sns.displot(df, x='bill_depth_mm', hue='species', element='step')
<seaborn.axisgrid.FacetGrid at 0x7fc23a9d9e20>

png

If you have a couple of variables, such as the sex column, you can view their histogram bars side by side using a combination of the hue argument and the multiple='dodge' argument.

sns.displot(df, x='flipper_length_mm', hue='sex', multiple='dodge')
<seaborn.axisgrid.FacetGrid at 0x7fc23a8e7220>

png

Alternatively, if you want to view the two histograms separately side by side, you can use col instead of hue.

sns.displot(df, x='flipper_length_mm', col='sex', multiple='dodge')
<seaborn.axisgrid.FacetGrid at 0x7fc23a8dbd60>

png

Kernel Density Estimate (KDE) plots

Kernel Density Estimate or KDE plots are a bit like histograms. However, instead of binning data, as histograms do, KDE plots smooth the observations using a “Gaussian kernel” to produce a continuous smoothed estimate.

sns.displot(df, x='bill_depth_mm', kind='kde')
<seaborn.axisgrid.FacetGrid at 0x7fc23a7628e0>

png

To see more of the underlying noise in the data you can reduce the smoothing using the bw_adjust argument. Increasing this value does the opposite and gives you an even smoother plot.

sns.displot(df, x='bill_depth_mm', kind='kde', bw_adjust=0.5)
<seaborn.axisgrid.FacetGrid at 0x7fc23a70bac0>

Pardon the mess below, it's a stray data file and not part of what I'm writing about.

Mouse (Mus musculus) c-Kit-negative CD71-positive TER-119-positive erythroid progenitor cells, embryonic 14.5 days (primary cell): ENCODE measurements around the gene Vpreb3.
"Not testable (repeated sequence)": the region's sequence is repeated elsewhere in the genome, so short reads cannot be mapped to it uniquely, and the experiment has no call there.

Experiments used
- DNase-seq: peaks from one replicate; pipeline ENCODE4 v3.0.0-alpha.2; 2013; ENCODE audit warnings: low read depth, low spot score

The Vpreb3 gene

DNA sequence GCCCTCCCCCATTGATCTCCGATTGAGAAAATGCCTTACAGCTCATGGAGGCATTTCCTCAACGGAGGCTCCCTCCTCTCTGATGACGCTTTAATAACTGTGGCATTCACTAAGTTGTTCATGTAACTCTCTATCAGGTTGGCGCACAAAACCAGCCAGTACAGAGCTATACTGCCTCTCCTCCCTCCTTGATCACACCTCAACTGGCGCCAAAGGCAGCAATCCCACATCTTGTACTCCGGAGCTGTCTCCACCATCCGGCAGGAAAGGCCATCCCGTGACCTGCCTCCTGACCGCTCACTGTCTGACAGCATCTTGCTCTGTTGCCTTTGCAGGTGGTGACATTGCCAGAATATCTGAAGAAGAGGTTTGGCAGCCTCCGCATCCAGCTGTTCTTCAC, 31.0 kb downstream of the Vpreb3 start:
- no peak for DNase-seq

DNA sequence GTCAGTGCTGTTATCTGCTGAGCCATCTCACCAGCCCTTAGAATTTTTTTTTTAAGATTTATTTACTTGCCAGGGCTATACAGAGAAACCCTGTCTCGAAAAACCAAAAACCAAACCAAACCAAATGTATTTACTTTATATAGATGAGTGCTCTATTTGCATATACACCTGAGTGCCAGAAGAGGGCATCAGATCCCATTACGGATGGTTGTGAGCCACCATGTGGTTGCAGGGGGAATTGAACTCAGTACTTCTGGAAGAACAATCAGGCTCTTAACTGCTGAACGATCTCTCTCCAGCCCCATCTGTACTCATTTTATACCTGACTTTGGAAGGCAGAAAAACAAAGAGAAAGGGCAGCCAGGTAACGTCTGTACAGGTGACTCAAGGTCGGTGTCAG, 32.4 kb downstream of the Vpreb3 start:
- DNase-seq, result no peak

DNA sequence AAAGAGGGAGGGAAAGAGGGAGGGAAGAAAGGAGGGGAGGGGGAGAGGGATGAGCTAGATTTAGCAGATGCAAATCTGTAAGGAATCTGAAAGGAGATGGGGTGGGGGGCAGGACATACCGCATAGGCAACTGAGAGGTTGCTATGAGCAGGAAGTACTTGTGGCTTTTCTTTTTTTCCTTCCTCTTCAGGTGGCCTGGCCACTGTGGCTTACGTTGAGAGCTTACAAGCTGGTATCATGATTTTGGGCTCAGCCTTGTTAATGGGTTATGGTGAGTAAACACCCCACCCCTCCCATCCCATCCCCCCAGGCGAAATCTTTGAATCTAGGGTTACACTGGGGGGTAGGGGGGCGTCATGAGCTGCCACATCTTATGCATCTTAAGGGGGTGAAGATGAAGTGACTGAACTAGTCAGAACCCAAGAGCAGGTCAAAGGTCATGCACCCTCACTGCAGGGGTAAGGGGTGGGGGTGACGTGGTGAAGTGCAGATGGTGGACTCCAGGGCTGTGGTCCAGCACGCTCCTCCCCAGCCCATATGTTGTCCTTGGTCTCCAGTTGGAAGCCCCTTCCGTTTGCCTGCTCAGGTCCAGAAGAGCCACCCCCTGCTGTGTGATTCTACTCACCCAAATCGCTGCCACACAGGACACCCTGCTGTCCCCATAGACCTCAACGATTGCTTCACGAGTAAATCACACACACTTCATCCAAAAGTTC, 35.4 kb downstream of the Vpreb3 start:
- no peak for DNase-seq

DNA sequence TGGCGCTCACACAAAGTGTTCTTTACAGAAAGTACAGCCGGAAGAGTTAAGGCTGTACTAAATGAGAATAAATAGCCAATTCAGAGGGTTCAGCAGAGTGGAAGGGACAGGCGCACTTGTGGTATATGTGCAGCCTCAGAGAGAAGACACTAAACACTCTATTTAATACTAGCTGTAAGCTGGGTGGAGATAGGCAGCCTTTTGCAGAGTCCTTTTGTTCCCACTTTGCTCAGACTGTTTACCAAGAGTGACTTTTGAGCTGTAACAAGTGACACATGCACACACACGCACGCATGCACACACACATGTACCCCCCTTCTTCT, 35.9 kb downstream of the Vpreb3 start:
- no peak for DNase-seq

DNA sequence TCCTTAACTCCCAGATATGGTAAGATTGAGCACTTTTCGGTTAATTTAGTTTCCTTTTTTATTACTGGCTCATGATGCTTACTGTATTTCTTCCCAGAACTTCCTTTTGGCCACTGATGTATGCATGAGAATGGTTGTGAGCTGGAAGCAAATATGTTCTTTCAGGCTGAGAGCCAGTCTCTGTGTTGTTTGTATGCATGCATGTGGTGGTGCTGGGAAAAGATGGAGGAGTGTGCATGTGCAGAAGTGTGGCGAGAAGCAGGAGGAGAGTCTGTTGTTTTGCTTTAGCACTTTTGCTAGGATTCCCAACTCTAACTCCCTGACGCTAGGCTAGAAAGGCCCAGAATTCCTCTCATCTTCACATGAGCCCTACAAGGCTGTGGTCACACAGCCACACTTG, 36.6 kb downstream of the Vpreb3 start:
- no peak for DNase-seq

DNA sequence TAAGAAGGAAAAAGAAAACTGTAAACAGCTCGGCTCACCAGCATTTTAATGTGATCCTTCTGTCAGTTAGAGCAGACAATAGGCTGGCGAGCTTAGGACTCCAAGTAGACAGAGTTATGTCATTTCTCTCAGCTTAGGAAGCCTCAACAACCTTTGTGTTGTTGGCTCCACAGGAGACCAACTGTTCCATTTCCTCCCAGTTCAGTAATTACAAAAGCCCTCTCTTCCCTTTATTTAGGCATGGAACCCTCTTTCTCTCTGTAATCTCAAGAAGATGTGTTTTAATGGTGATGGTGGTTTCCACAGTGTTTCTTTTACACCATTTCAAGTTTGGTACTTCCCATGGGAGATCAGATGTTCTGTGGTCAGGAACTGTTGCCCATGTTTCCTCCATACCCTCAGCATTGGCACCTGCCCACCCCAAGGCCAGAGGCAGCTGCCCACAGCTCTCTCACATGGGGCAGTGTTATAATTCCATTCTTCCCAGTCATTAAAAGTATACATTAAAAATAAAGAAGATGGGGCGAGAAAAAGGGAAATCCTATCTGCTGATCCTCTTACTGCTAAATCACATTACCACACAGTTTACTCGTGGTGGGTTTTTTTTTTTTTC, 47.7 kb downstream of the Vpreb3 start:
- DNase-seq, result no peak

png

As with histograms, you can also use the hue argument on displot() functions using the KDE plot. These are often a bit easier to read, I think.

sns.displot(df, x='bill_depth_mm', kind='kde', hue='species')
<seaborn.axisgrid.FacetGrid at 0x7fc23a762bb0>

png

Joint plots

Seaborn also allows you to use several plots at once, allowing the examination of distributions and relationships simultaneously. Here’s a jointplot() of the bill length and bill depth for each species, with a KDE plot on the axes.

sns.jointplot(data=df, x="bill_length_mm", y="bill_depth_mm", hue="species", kind="kde")
<seaborn.axisgrid.JointGrid at 0x7fc23a746b80>

png

Boxplots

Boxplots are also useful for showing the distribution of data in a quantitative manner, and especially for showing outliers, as seen here on the Gentoo penguin data.

sns.boxplot(x=df["species"], y=df["bill_length_mm"])
<matplotlib.axes._subplots.AxesSubplot at 0x7fc23a71c310>

png

Violinplots

Violinplots are similar to box plots in many ways, and depict the distribution of quantitative data, but the edges incorporate a Kernel Density Estimate showing the spread of data in ways that the boxplot cannot.

sns.violinplot(x=df["species"], y=df["bill_length_mm"])
<matplotlib.axes._subplots.AxesSubplot at 0x7fc23a5238e0>

png

Matt Clarke, Sunday, March 07, 2021

Matt Clarke Matt is a Digital Director who uses data science to help in his work. He has a Master's degree in Internet Retailing (plus two other Master's degrees in different fields) and specialises in the technical side of ecommerce and marketing.